numpy.cos¶

numpy.
cos
(x, /, out=None, *, where=True, casting='same_kind', order='K', dtype=None, subok=True[, signature, extobj]) = <ufunc 'cos'>¶ Cosine elementwise.
Parameters:  x : array_like
Input array in radians.
 out : ndarray, None, or tuple of ndarray and None, optional
A location into which the result is stored. If provided, it must have a shape that the inputs broadcast to. If not provided or None, a freshlyallocated array is returned. A tuple (possible only as a keyword argument) must have length equal to the number of outputs.
 where : array_like, optional
This condition is broadcast over the input. At locations where the condition is True, the out array will be set to the ufunc result. Elsewhere, the out array will retain its original value. Note that if an uninitialized out array is created via the default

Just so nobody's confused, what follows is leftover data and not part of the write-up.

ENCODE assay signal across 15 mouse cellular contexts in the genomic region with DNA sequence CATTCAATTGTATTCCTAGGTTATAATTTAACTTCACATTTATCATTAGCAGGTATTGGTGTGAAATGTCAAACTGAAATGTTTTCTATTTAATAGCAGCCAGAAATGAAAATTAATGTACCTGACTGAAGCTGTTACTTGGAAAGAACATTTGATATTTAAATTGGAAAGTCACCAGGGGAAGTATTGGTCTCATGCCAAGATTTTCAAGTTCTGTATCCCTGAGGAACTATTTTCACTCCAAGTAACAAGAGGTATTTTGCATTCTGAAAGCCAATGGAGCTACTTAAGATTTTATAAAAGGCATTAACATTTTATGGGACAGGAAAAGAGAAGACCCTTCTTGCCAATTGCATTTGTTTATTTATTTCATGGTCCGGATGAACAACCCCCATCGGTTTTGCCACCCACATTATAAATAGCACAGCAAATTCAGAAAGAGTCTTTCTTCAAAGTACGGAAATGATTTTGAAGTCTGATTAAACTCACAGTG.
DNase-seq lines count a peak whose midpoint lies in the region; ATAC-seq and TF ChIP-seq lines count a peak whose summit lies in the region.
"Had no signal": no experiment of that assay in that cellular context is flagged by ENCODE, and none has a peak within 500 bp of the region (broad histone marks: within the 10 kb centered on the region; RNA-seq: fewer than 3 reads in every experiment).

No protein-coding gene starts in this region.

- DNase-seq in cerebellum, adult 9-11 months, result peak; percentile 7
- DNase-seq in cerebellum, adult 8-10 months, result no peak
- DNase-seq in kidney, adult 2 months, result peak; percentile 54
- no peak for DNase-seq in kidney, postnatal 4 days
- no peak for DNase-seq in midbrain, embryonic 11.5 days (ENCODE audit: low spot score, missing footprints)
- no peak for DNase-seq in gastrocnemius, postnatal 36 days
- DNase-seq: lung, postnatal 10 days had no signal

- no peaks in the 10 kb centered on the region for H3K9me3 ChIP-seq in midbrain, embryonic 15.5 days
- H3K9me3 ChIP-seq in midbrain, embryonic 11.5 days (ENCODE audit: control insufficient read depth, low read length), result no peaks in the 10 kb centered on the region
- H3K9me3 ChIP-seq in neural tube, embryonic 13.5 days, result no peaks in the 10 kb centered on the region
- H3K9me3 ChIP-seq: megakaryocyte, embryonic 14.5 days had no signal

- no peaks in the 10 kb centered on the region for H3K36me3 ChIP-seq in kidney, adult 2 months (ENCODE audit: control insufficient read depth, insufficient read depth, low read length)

out=None
, locations within it where the condition is False will remain uninitialized. **kwargs
For other keywordonly arguments, see the ufunc docs.
Returns:  y : ndarray
The corresponding cosine values. This is a scalar if x is a scalar.
Notes
If out is provided, the function writes the result into it, and returns a reference to out. (See Examples)
References
M. Abramowitz and I. A. Stegun, Handbook of Mathematical Functions. New York, NY: Dover, 1972.
Examples
>>> np.cos(np.array([0, np.pi/2, np.pi])) array([ 1.00000000e+00, 6.12303177e17, 1.00000000e+00]) >>> >>> # Example of providing the optional output parameter >>> out1 = np.array([0], dtype='d') >>> out2 = np.cos([0.1], out1) >>> out2 is out1 True >>> >>> # Example of ValueError due to provision of shape mismatched `out` >>> np.cos(np.zeros((3,3)),np.zeros((2,2))) Traceback (most recent call last): File "<stdin>", line 1, in <module> ValueError: operands could not be broadcast together with shapes (3,3) (2,2)